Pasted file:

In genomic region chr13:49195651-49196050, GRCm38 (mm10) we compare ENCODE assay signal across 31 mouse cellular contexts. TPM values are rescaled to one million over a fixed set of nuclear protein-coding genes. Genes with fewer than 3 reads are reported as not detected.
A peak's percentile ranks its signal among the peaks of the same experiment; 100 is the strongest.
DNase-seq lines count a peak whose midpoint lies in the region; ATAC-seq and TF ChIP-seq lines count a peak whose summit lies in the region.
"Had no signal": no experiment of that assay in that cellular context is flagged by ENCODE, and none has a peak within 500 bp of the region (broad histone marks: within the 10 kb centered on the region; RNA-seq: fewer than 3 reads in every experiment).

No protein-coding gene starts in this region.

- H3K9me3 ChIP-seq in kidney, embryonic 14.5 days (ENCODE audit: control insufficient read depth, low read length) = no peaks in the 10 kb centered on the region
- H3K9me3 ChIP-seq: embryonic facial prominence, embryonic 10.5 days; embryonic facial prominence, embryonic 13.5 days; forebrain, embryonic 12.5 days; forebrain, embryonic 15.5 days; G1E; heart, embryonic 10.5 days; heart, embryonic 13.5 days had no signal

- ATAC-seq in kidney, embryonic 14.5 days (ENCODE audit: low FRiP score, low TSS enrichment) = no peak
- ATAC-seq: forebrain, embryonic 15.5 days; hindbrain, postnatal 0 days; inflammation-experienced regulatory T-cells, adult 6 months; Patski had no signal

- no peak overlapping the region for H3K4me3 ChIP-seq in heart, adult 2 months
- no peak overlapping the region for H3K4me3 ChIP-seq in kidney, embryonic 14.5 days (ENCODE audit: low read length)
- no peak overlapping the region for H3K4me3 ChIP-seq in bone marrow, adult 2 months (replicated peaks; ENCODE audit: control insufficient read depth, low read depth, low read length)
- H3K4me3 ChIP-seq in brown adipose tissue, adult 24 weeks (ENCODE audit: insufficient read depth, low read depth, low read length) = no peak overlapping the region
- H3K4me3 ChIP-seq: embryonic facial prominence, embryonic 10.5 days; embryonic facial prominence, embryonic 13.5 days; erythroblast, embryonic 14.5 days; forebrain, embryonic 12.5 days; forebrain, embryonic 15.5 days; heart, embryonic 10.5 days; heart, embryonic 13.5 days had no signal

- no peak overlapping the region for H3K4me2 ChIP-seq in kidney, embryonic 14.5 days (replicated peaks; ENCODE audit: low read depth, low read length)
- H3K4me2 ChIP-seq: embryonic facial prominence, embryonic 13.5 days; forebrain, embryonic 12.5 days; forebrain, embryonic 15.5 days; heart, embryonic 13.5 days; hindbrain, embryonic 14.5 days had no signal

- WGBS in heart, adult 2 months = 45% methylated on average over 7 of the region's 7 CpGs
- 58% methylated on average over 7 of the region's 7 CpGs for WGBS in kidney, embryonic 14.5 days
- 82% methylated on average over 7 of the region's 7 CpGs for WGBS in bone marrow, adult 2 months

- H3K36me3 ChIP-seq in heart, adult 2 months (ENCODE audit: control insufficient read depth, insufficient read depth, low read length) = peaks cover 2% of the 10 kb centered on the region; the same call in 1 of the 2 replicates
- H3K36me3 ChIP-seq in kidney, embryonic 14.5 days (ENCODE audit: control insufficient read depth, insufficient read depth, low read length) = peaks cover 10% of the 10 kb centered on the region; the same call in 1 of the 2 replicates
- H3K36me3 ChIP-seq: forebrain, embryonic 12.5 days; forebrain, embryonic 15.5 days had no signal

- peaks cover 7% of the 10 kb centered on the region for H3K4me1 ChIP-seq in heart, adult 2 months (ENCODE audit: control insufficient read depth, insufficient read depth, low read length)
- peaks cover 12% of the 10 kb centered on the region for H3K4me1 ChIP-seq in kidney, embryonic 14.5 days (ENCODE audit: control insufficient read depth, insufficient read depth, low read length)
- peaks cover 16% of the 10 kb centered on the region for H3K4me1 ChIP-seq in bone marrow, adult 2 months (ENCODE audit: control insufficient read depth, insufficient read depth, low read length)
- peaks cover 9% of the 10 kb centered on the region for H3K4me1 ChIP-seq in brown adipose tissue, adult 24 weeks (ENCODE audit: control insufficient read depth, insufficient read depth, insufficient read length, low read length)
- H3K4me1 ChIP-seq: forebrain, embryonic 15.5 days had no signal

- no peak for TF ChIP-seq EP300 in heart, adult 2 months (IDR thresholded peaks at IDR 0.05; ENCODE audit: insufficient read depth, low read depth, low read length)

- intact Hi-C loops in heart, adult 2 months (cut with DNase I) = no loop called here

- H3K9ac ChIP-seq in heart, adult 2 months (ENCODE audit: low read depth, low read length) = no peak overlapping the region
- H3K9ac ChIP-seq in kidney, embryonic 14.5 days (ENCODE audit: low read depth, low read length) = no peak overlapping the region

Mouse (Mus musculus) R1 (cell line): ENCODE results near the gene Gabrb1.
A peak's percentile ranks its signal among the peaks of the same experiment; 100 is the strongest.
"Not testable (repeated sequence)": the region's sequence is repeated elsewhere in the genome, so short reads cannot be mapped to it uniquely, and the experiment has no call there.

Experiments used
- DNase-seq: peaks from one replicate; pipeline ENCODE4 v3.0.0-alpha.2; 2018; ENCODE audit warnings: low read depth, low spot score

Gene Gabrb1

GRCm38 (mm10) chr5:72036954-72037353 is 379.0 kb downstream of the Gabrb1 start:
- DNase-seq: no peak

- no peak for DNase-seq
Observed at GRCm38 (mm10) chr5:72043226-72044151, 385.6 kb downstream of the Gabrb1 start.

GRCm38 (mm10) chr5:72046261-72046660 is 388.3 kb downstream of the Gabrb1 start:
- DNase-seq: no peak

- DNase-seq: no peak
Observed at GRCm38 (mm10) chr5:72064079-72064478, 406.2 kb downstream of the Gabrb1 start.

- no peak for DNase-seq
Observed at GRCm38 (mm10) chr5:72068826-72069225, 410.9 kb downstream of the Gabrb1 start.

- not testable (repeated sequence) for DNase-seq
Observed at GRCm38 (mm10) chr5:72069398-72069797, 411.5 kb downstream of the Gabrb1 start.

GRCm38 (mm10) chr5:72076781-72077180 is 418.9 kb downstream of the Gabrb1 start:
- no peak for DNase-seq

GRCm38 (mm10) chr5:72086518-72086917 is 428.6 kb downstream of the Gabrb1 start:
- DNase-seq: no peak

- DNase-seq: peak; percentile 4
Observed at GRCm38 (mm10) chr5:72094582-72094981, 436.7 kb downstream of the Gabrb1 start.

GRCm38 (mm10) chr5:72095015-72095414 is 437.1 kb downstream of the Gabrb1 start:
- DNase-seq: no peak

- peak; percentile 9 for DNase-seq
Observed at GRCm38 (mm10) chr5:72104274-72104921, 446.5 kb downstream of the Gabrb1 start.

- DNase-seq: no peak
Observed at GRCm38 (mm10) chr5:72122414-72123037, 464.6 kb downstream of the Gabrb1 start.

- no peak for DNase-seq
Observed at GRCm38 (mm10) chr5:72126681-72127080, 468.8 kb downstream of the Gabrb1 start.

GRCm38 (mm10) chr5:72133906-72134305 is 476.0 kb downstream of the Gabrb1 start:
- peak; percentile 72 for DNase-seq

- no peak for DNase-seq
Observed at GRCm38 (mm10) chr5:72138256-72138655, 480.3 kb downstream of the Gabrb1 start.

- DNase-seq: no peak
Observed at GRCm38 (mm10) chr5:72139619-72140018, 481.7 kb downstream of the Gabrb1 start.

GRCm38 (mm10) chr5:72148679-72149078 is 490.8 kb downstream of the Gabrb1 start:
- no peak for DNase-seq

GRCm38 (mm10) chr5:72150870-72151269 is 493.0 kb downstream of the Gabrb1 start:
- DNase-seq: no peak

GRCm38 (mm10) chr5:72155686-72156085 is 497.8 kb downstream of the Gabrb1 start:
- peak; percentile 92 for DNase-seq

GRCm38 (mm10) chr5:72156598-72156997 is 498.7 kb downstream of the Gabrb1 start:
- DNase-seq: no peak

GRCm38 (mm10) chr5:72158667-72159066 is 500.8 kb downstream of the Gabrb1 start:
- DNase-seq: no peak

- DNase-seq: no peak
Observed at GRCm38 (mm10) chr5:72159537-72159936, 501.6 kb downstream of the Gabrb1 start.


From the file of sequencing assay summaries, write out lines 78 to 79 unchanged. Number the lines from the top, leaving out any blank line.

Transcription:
GRCm38 (mm10) chr5:72158667-72159066 is 500.8 kb downstream of the Gabrb1 start:
- DNase-seq: no peak